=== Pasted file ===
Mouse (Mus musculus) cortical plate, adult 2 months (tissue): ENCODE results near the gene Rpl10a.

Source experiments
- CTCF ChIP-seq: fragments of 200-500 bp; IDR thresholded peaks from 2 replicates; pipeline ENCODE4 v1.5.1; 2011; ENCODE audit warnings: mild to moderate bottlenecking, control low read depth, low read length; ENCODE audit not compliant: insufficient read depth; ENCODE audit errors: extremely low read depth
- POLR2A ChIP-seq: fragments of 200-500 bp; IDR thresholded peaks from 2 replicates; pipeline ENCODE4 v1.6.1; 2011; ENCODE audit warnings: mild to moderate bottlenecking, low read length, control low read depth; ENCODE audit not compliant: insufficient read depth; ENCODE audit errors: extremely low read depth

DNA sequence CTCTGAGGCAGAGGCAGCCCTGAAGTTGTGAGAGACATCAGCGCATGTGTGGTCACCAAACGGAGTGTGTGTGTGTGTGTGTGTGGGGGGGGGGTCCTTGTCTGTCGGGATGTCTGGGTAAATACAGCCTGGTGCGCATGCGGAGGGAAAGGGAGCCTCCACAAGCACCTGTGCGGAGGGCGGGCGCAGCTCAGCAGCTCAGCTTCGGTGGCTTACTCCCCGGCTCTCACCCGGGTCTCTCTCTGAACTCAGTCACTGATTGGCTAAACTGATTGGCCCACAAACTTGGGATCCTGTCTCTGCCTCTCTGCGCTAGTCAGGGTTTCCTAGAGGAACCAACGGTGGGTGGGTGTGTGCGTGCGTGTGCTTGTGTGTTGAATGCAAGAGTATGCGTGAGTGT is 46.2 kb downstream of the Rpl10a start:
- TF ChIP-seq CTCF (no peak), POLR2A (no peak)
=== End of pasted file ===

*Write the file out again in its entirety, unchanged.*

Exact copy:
Mouse (Mus musculus) cortical plate, adult 2 months (tissue): ENCODE results near the gene Rpl10a.

Source experiments
- CTCF ChIP-seq: fragments of 200-500 bp; IDR thresholded peaks from 2 replicates; pipeline ENCODE4 v1.5.1; 2011; ENCODE audit warnings: mild to moderate bottlenecking, control low read depth, low read length; ENCODE audit not compliant: insufficient read depth; ENCODE audit errors: extremely low read depth
- POLR2A ChIP-seq: fragments of 200-500 bp; IDR thresholded peaks from 2 replicates; pipeline ENCODE4 v1.6.1; 2011; ENCODE audit warnings: mild to moderate bottlenecking, low read length, control low read depth; ENCODE audit not compliant: insufficient read depth; ENCODE audit errors: extremely low read depth

DNA sequence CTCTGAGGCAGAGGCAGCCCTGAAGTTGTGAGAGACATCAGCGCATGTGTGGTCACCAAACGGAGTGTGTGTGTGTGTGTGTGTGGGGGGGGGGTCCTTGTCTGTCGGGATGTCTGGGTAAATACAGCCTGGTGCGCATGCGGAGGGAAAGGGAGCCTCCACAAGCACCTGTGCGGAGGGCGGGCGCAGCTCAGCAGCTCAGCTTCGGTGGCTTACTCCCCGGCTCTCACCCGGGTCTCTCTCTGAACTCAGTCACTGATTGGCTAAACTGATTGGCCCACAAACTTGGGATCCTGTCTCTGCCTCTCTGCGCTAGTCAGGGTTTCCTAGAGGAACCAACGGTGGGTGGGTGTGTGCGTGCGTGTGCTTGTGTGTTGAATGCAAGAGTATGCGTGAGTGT is 46.2 kb downstream of the Rpl10a start:
- TF ChIP-seq CTCF (no peak), POLR2A (no peak)